Recently, officials at Pocahontas Memorial Hospital (PMH) received questions about a perceived surge in helicopter evacuations. Seeking to clarify the role of air medical companies in the regional health care system, PMH CEO Barbara Lay requested an interview by The Pocahontas Times.
“I thought maybe we should be a little proactive about getting some information out, so that people understand the value of air medical and the value of what we can do here at the hospital,” Lay said.
PMH Chief of Medical Operations Dr. Frank Puckett said the purpose of air evacuation is to save time.
“The advantage for the patient is that we’re able to get them to where they need to be in a shorter period of time,” he said. “Realistically, we’re two-and-a-half hours from any large medical center and only 30 minutes by flight from a medical center. Nationwide, in rural areas, the use of air ambulance services is becoming more increased because of the risk/benefit. The benefit being getting a patient to be treated, as opposed to the risk of transporting by ground, which could cause a detrimental outcome.”
Puckett said roughly 90 percent of air evacuations go to Charleston and Roanoke. Another 10 percent go to more distant hospitals in Morgantown and elsewhere.
Insurance covers at least part of the air transport cost.
“I was just talking to the director of one of the air ambulance services,” Puckett said. “The cost is around $7,000 for a typical transport. Reimbursement in West Virginia can vary, depending on the type of insurance. Sometimes, they will try to not cover the cost at all.”
Air medical evacuation is done by private companies and the hospital has nothing to do with the billing by air ambulance services. Patients are transported by air regardless of their ability to pay.
“There is no discrimination,” said Puckett.
“Air medical is just like our emergency room,” said Lay. “When someone hits the door and they’re a true emergency patient, we start care. We try to get their name, age, date of birth, that kind of information, but we aren’t capturing insurance information to make a determination whether we care or not. It’s the same with air medical. They don’t even ask that question.”
Puckett said using ground transportation would risk lives in urgent cases.
“If the patient is critical – meaning a cardiac event, a stroke, a severely injured trauma patient, a patient that needs an ICU or emergency surgery – to wait for a ground transport for that is a life-threatening situation.”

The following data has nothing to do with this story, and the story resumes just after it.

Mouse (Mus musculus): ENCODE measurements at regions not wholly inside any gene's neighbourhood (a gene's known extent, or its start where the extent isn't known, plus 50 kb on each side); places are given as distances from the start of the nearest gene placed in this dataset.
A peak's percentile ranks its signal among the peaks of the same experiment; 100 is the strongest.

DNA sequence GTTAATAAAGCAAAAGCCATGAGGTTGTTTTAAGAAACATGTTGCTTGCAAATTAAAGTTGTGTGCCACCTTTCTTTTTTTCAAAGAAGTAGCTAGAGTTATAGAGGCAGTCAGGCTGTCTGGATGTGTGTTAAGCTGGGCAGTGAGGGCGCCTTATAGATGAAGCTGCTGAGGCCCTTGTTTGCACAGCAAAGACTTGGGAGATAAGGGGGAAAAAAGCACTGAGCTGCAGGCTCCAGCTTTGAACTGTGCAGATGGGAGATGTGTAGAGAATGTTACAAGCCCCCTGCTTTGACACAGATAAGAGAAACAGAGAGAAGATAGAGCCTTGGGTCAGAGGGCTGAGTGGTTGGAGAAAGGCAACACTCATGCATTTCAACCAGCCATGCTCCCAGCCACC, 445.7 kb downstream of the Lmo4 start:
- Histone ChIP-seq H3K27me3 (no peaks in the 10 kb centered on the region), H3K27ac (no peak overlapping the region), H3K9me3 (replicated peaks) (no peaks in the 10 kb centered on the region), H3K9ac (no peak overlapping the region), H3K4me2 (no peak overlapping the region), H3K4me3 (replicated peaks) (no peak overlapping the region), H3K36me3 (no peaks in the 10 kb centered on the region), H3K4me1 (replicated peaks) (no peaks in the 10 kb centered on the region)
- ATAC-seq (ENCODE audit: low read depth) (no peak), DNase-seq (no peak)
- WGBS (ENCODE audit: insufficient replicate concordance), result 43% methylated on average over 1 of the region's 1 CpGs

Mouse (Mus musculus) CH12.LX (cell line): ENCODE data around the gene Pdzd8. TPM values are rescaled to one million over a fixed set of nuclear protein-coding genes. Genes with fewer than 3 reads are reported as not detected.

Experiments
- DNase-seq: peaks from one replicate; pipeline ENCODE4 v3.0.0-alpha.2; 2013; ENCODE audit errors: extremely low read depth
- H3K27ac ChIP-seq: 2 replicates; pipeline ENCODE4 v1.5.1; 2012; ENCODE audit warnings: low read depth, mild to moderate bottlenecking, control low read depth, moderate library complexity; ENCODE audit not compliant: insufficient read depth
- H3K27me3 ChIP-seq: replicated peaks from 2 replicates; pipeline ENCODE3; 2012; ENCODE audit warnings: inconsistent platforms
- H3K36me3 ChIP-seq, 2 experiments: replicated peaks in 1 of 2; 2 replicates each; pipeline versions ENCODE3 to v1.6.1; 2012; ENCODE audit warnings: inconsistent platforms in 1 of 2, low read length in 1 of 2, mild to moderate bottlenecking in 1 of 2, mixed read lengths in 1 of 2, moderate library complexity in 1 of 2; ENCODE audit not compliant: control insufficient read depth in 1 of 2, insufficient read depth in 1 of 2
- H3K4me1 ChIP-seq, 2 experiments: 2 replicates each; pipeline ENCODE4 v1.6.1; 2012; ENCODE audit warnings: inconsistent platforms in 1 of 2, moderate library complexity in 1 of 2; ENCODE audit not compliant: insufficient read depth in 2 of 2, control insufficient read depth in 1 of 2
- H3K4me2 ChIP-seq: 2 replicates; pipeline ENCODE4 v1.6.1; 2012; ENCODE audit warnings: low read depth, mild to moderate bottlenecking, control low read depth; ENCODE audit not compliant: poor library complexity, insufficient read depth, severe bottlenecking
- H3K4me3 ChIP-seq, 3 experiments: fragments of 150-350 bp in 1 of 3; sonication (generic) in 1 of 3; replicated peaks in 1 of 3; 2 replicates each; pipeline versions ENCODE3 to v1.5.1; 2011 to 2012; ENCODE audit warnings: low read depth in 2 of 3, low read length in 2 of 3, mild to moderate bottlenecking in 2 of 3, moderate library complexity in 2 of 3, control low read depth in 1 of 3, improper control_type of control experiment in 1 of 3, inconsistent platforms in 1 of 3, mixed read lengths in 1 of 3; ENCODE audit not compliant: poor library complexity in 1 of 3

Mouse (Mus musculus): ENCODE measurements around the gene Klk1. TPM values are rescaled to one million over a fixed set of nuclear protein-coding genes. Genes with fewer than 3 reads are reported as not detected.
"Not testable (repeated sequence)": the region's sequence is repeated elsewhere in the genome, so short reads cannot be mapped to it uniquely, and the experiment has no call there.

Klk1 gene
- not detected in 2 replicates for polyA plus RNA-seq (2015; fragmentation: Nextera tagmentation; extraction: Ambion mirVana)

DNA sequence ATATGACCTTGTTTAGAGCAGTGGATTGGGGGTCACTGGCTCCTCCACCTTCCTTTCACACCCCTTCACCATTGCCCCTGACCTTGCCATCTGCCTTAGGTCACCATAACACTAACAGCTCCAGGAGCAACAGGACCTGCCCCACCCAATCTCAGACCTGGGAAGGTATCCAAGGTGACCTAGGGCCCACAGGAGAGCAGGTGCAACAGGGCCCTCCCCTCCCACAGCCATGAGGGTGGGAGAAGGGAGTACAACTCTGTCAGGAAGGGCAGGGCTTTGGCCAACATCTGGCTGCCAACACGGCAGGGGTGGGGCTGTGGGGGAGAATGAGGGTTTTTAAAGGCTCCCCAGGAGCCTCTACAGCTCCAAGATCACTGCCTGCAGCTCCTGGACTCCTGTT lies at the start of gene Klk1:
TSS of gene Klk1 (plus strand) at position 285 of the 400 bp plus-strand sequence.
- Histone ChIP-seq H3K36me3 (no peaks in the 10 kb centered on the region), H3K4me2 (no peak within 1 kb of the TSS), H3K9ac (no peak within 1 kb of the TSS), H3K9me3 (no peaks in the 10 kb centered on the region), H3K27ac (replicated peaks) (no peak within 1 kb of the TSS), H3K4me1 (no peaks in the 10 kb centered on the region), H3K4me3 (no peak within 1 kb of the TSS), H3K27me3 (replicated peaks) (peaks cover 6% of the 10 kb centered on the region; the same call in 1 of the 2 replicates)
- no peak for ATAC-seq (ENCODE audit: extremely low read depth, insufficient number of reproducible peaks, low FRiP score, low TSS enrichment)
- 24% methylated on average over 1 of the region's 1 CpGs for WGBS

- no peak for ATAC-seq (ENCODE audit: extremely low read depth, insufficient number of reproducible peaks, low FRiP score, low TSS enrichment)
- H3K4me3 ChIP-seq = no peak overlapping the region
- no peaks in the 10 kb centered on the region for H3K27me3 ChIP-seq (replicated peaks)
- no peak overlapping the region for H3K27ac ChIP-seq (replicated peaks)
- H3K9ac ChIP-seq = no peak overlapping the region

PMH Director of Emergency Services Gary Brown said winter is the hospital’s busy season.
“That may be part of the reason that people are noticing the helicopters more,” he said. “We’re in our busy time frame, so, we utilize them this time of year more than we do in the summertime, because we have an increased patient load.”
Puckett said the PMH’s designation as a Level IV trauma center last year had increased the number of critical cases at the hospital.
“We’re seeing more critical patients arriving at our hospital, therefore, an increase in utilization of air ambulance services,” he said.
“I’ve been in health care about 20 years,” said Lay. “When I first started, there was one helicopter in the State of West Virginia. That was Healthnet [Aeromedical Services] in Morgantown. Now, there’s two air medical companies that are stationed in West Virginia and they’re in Summersville and Buckhannon.
So, they’ve placed more helicopters because they see that people do live in rural areas, play in rural areas and things occur in rural areas that need prompt evacuation and timely evacuation.”
“I think the next move you see will be a base around the Lewisburg area,” said Brown.
Brown said the hospital receives no commission for air evacuations.
“I’ve heard from a couple families, ‘does the hospital get a cut of this – is that why you’re doing this so much?’” he said. “We don’t. Once they leave our doors, we’re happy to be getting them where they need to be. That’s our goal. Our main concern is our patients well-being and getting them to the care that they need.”
Three air ambulance companies currently provide service in Pocahontas County – Healthnet, Air Evac Lifeline and Carilion Life-Guard. The Pocahontas Times will publish a follow-up article in the near future about the companies’ operations and the dilemma of air-evacuated patients without the ability to pay.